Essentially a re-release of Michael Powell's 'The Edge of the World (1937)', but with color 'bookends' in which director and actors revisit the island of Foula forty years later and talk about their experiences.
Life on a British bomber base, and the surrounding towns, from the opening days of the Battle of Britain, to the arrival of the Americans, who join in the bomber offensive. The film centres... See full summary »
After opening a convent in the Himalayas, five nuns encounter conflict and tension - both with the natives and also within their own group - as they attempt to adapt to their remote, exotic surroundings.
Captains John Fellows and Henry Wynne-Walton finish their Army training at Sandhurst Military Academy and are sent to the Middle-East. John is to lead a parachute battalion while Henry is ... See full summary »
Nino Culotta is an Italian immigrant who arrived in Australia with the promise of a job as a journalist on his cousin's magazine, only to find that when he gets there the magazine's folded,... See full summary »
During the Allied Bombing offensive of World War II the public was often informed that "A raid took place last night over ..., One (or often more) of Our Aircraft Is Missing". Behind these sombre words hid tales of death, destruction and derring-do. This is the story of one such bomber crew who were shot down and the brave Dutch patriots who helped them home. Written by
Steve Crook <email@example.com>
The first film to carry the joint credit "Written, Produced and Directed by Michael Powell and Emeric Pressburger" which would be used on 14 feature films over the next 14 years. See more »
When they are escaping with the help of Jo de Vries, she tells them to look out for a boat with 2 white diamonds on the starboard side, but when seen they are on the port side. If the diamonds are on both sides why did Jo mention the starboard side? See more »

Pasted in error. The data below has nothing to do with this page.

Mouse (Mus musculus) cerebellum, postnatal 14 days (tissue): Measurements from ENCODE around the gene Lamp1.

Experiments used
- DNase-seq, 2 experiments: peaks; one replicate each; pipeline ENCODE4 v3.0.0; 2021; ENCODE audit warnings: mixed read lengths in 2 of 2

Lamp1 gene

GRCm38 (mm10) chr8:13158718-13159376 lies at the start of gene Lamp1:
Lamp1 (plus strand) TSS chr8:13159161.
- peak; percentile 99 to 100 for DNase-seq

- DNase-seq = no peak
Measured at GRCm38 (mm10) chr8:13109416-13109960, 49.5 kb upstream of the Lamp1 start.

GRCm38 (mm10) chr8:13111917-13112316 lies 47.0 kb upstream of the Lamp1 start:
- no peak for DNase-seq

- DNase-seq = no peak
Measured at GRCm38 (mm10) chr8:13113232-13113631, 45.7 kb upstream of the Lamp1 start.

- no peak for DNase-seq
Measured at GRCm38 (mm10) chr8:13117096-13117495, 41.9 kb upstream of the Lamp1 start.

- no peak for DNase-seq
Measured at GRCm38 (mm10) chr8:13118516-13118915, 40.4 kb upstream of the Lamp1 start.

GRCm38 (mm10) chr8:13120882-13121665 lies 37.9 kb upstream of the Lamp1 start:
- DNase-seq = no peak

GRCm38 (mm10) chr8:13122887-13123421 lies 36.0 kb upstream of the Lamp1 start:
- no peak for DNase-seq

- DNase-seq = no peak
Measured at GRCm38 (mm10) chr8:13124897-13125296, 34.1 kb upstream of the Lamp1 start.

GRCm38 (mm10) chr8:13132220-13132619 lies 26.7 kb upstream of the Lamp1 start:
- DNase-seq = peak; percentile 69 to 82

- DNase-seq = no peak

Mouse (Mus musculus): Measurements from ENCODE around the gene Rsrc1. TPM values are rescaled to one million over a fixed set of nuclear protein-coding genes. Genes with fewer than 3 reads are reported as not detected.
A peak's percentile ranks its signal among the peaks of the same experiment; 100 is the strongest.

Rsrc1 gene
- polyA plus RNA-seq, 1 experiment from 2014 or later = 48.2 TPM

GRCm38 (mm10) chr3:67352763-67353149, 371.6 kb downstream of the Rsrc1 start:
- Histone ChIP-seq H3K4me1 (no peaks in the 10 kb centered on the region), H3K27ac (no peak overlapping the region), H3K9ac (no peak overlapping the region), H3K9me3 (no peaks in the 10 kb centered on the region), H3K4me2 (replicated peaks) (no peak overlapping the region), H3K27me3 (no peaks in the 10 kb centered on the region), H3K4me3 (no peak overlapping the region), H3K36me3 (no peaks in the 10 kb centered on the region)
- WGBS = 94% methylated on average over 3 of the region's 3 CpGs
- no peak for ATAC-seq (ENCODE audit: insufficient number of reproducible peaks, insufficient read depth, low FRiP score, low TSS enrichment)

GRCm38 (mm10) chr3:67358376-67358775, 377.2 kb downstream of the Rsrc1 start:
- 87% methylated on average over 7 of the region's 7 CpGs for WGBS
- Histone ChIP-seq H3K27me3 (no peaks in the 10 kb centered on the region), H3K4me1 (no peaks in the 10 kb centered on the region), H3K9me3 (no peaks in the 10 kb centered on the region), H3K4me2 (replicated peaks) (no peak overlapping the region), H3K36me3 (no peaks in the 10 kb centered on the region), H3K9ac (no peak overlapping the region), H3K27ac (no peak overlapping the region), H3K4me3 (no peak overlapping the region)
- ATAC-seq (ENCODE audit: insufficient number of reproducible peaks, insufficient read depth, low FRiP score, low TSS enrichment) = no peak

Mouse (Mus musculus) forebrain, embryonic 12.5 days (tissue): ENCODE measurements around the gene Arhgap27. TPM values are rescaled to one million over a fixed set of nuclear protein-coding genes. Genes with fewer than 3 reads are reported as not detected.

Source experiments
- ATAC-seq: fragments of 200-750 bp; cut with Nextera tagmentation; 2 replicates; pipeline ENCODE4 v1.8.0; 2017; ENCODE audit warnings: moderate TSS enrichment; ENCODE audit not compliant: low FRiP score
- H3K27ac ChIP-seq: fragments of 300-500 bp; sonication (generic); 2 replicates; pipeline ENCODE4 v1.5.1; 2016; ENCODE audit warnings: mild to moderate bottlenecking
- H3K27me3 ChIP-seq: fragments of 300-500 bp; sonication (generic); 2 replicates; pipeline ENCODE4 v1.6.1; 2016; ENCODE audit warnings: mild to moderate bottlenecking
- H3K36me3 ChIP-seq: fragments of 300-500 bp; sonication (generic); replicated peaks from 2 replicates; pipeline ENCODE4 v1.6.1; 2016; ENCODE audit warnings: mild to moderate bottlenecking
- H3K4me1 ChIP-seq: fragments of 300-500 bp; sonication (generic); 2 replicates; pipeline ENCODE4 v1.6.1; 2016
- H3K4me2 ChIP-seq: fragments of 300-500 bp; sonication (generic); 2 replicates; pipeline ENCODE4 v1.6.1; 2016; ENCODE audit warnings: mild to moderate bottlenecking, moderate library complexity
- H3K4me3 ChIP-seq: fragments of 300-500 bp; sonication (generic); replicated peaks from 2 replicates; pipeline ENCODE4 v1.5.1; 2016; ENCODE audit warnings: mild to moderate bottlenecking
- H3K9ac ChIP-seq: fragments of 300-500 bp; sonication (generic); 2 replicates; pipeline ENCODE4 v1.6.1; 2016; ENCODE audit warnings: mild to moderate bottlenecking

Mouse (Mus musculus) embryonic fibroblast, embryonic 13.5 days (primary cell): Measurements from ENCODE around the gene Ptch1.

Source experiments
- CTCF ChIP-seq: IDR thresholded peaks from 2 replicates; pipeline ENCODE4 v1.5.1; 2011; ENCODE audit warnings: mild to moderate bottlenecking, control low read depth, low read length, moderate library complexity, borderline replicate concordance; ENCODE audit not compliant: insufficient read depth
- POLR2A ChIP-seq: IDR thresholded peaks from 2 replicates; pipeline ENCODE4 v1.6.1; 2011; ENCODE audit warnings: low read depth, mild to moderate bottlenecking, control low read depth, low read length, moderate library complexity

Downed RAF Bomber crew, aided by Dutch Resistance, try to return to Britain in early World War II.
Given that this movie was made about the then contemporary World War II times, without the benefit of a huge budget (compared to now), generations before computer graphics became the norm, it is refreshing to see a sensible depiction of those wartime conditions. Imagine making a picture of the bombing raids over Germany in the (I presume Mosquito) bombers, not known to be that secure from ground based A.A.C. fire they could not fly higher, as could the later Lancasters. I feel the directors chose correctly in making it a character driven piece, with the action sublimated somewhat.
I caught this movie on a relatively new local TV station, it was one of their first offerings albeit in the early morning, I did not know about the movie before. What also surprised me was the appearance of later 'stars', Robert Helpmann, Peter Ustinov and Googie Withers, though she was fairly established by then. By co-incidence, I had viewed earlier that evening a British Documentary feature where the grandchildren of the original RAF bomber crew-members were to learn to actually fly a remaining WW II aircraft. And that reference was cool. The atmosphere exhibited in that doco, certainly the old time news clips, recent interviews of the veterans, rang true to the movie, especially with the actual ( or the perceived depiction if it was only that ) film of the raids over Germany and the resultant destruction.
The characterisations were laid back, as befits the RAF types, and the Dutch citizens, who organised the Resistance, were well played. Besides the unexpected cast members, there was another piece of 'recoginition' I found fascinating, and I hope it wasn't used in the film, (made in either 1941 or 1942, both are given in various sources), and gave away the Resistance as the war was only half over then. Of course the film makers had no idea how long the war would last or just what was in store for them. The pace of the film was a bit pedestrian, all the better I think, to enable the characters to be developed, and the bits of business the group had to 'endure' was fairly realistic, reasonably true to life. I guess there must have been some propaganda value in the movie as I couldn't imagine that opportunity would have been missed by the British authorities, maybe even instigated it, in league with the Dutch. I could hardly blame them.
All in all, I thought it was a fascinating movie, a benchmark. For others to come it also was a benchmark, to be creditable one had to do at least as well. Whether our later techniques make it easier, or convenient, or cost effective, or entertaining, or thought provoking, is a matter for our future, but looking back sixty odd years I think they produced a fine movie.
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